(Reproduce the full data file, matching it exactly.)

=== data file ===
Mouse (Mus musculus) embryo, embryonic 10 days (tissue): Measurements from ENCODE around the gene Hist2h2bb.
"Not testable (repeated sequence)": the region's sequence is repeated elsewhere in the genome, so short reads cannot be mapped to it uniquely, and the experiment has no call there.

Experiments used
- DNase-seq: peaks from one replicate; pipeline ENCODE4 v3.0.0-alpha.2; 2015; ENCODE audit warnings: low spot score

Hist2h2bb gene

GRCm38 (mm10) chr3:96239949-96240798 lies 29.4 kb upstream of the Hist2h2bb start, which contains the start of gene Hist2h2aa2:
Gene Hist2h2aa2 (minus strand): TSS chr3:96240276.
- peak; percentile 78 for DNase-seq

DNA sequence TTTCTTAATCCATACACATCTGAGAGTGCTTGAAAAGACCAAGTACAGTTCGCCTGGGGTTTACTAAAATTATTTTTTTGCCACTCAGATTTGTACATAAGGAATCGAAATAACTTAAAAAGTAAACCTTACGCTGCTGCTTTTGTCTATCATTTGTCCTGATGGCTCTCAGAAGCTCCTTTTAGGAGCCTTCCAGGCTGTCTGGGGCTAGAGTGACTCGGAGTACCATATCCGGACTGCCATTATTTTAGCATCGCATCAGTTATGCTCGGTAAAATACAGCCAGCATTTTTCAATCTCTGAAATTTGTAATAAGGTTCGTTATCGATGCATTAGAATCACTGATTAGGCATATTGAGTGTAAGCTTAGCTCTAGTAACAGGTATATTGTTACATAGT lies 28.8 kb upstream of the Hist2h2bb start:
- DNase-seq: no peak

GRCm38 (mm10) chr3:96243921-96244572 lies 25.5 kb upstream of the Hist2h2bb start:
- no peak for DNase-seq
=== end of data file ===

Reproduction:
Mouse (Mus musculus) embryo, embryonic 10 days (tissue): Measurements from ENCODE around the gene Hist2h2bb.
"Not testable (repeated sequence)": the region's sequence is repeated elsewhere in the genome, so short reads cannot be mapped to it uniquely, and the experiment has no call there.

Experiments used
- DNase-seq: peaks from one replicate; pipeline ENCODE4 v3.0.0-alpha.2; 2015; ENCODE audit warnings: low spot score

Hist2h2bb gene

GRCm38 (mm10) chr3:96239949-96240798 lies 29.4 kb upstream of the Hist2h2bb start, which contains the start of gene Hist2h2aa2:
Gene Hist2h2aa2 (minus strand): TSS chr3:96240276.
- peak; percentile 78 for DNase-seq

DNA sequence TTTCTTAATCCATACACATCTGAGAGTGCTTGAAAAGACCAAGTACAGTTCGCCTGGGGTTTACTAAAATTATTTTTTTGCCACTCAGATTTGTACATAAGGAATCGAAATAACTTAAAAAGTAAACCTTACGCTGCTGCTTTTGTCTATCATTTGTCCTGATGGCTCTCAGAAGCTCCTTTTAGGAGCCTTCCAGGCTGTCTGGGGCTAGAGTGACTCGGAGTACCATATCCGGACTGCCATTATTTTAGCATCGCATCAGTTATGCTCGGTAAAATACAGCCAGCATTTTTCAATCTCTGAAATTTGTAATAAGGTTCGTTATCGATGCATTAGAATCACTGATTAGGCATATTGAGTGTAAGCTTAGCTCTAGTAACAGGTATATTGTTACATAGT lies 28.8 kb upstream of the Hist2h2bb start:
- DNase-seq: no peak

GRCm38 (mm10) chr3:96243921-96244572 lies 25.5 kb upstream of the Hist2h2bb start:
- no peak for DNase-seq